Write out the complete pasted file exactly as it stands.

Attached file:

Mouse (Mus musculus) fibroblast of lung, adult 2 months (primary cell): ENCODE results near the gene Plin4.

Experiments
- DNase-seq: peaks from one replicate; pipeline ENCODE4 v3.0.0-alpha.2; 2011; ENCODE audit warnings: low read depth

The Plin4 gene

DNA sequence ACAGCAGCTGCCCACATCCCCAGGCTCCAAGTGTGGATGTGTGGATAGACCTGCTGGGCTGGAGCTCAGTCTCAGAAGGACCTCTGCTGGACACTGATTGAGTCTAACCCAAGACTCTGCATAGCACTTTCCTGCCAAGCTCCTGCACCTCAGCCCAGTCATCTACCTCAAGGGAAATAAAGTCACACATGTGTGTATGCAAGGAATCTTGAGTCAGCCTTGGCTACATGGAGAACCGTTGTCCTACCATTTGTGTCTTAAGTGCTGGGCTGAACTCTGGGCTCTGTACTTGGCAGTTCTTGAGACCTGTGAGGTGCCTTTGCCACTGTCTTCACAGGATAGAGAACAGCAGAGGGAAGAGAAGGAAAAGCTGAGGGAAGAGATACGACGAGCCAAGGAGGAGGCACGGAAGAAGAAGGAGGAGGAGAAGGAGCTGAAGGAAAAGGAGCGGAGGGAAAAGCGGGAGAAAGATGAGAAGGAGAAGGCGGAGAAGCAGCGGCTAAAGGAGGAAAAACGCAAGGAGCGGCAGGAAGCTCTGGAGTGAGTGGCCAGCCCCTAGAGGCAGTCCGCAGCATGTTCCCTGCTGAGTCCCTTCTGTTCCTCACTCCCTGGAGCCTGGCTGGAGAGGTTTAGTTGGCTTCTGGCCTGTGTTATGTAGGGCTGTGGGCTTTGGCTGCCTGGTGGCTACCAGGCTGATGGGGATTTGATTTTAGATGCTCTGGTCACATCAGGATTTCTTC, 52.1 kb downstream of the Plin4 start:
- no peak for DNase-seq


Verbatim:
Mouse (Mus musculus) fibroblast of lung, adult 2 months (primary cell): ENCODE results near the gene Plin4.

Experiments
- DNase-seq: peaks from one replicate; pipeline ENCODE4 v3.0.0-alpha.2; 2011; ENCODE audit warnings: low read depth

The Plin4 gene

DNA sequence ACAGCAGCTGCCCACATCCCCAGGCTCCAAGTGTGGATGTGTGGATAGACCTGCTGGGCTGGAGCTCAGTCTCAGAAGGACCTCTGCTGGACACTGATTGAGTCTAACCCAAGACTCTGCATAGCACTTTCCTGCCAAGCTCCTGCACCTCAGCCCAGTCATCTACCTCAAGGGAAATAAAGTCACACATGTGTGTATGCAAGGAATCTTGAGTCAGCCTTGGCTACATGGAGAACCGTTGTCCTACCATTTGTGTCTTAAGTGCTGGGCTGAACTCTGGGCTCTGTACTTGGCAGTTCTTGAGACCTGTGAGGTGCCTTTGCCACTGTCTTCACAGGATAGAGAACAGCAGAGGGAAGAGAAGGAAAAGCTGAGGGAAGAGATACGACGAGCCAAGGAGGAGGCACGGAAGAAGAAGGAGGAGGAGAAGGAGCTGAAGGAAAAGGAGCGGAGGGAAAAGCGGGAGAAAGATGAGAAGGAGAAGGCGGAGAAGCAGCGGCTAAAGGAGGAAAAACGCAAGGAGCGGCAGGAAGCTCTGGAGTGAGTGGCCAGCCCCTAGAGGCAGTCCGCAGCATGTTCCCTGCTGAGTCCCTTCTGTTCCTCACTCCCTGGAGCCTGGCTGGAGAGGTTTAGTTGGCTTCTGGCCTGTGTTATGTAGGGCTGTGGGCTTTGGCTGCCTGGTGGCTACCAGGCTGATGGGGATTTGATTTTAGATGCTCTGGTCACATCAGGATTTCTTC, 52.1 kb downstream of the Plin4 start:
- no peak for DNase-seq